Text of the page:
Mary H/ October 6, 2013/ Paul Brenner, MD, PhD

(Original Post from Dr. Brenner’s personal Blog, October 6, 2013)

One of the statements of the sixties and seventies that I use practically everyday is, the name of Gerald Jampolski’s book, “Love is Letting Go of Fear”.   The other day on seeing a patient I used that phrase for the umpteenth time and thought to myself, “What is fear.  It’s an emotional experience not unlike love and as difficult to wrap my mind around as love.   I realized that I needed a word to help me understand fear in a practical way.  That night “fear” became my meditation.

In the silence of meditating on “fear”,  the word “loss” came to mind.  Could fear simply be the result of loss….of life, a loved one, finances, control, the known, peace, certainty, freedom ……all those things that can never be guaranteed.   The ego also revolves around ownership.  To a significant degree, the ego represents  ”what” we have obtained….knowledge, position, wealth, power, status, our false identity.   As was proven during the Holocaust, all this can be taken away from an individual, but not “who” he or she is.

When we were  born we were given the gift of life, having nothing and without fear.  What if ownership, as ego, is an illusion.  Then it is logical what Buddha stated, “the three marks of existence are: impermanence, unsatisfactoriness and non-selfhood”.  If love is indeed letting go of fear of loss, would we then live in love, with far less suffering and ego?  If we could accept that all life is simply the gift of love and that our existence is in service to life, would we be happier? Would this stop our warring, our insanity to have or be anything more then “who” we are, Love made visible?  Could we be even more accepting that death is part of this gift of life?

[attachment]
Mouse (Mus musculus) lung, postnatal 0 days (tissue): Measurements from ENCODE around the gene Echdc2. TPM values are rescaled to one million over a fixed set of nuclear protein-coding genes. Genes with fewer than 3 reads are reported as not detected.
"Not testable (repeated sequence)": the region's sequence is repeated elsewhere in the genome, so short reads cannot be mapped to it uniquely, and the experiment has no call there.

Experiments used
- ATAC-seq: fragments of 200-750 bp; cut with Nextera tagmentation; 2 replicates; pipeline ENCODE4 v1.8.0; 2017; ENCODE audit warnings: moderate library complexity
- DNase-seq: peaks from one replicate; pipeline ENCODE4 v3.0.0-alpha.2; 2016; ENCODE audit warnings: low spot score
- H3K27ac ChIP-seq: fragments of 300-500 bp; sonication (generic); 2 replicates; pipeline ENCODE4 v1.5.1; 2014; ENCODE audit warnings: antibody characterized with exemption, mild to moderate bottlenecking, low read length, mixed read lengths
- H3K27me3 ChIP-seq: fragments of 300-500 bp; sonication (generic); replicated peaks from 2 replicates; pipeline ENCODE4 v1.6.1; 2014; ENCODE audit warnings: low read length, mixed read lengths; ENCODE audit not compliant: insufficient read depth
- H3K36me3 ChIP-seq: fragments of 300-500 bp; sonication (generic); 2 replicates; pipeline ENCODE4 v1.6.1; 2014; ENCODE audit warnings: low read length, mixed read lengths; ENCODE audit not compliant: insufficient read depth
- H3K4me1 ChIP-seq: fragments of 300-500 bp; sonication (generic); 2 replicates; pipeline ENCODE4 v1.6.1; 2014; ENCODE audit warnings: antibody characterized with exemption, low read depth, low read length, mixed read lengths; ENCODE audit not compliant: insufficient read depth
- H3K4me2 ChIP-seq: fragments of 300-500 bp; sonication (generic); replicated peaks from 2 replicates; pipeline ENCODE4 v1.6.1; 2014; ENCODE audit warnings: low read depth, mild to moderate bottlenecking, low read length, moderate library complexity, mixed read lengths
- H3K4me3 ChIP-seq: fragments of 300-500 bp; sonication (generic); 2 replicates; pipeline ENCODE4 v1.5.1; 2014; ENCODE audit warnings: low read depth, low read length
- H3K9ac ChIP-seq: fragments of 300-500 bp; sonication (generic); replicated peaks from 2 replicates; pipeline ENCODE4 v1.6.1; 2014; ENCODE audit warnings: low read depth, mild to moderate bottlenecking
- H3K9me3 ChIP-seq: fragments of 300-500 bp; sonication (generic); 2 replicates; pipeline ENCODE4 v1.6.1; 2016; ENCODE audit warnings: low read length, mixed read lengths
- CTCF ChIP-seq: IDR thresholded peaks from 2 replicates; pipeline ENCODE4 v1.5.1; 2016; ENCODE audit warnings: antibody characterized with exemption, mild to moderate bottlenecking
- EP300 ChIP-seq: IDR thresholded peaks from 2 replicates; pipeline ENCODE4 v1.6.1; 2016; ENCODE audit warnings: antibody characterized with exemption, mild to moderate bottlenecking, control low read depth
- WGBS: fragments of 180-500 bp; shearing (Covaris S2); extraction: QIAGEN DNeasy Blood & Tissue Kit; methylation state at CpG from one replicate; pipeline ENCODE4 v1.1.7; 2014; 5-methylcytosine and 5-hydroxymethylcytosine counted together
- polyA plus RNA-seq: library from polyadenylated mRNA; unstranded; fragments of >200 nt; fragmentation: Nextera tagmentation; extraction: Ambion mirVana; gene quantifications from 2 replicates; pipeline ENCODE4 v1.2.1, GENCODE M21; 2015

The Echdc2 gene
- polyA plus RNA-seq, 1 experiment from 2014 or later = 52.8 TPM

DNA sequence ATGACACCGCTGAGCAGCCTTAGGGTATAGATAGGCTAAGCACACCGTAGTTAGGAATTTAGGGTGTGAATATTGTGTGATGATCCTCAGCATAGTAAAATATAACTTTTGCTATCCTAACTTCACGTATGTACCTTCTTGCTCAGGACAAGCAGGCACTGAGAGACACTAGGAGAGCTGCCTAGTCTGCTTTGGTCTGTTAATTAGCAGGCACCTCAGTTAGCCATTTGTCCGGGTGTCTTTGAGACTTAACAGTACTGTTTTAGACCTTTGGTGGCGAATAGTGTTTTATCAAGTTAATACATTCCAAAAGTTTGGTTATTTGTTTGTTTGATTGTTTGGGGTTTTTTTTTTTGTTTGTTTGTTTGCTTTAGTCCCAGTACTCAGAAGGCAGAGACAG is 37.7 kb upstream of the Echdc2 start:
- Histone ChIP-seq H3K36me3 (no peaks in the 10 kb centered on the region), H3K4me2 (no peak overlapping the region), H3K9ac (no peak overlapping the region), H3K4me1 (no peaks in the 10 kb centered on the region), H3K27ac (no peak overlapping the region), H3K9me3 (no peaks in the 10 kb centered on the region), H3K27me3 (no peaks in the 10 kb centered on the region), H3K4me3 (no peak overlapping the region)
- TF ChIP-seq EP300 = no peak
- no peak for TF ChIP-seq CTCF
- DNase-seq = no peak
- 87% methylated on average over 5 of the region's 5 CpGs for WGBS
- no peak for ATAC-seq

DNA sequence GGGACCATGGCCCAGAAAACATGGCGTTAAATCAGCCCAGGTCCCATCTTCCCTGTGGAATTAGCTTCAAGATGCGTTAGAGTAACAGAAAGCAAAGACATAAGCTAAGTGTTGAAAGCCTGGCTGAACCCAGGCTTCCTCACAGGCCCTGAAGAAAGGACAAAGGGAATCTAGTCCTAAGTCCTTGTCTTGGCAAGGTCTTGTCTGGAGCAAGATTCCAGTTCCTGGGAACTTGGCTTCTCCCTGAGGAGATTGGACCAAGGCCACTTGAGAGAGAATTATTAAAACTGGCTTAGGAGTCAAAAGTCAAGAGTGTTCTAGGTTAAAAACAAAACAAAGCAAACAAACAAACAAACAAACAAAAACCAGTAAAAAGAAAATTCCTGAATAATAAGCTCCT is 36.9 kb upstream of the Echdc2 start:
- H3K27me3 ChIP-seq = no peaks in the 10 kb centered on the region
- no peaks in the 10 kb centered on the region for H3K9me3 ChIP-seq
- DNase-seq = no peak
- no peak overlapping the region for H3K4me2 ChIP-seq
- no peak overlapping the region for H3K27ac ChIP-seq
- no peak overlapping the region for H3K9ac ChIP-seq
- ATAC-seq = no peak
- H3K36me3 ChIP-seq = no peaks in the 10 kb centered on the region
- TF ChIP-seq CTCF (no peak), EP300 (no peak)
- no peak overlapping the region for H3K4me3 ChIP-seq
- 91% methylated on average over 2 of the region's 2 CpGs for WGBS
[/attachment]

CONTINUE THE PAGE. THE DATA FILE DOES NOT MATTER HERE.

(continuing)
Einstein translated Buddha’s ” three marks of existence” into a simple formula, E= MC2.  Energy can not be created or destroyed. Therefore, there is no such thing as death and permanence, only the transfer that exists between energy and mass, birth, impermanence and rebirth.   Could aging be no more than moving through life faster and faster, and thus picking up too much mass to move? Is dying no more then love, the essential self, escaping from the body at the speed of light?  Why should life forms  be exempt from the laws of the universe.

We are all part of Love evolving, transmuting fear into love, illusion into reality.


Paul Brenner, M.D., PhD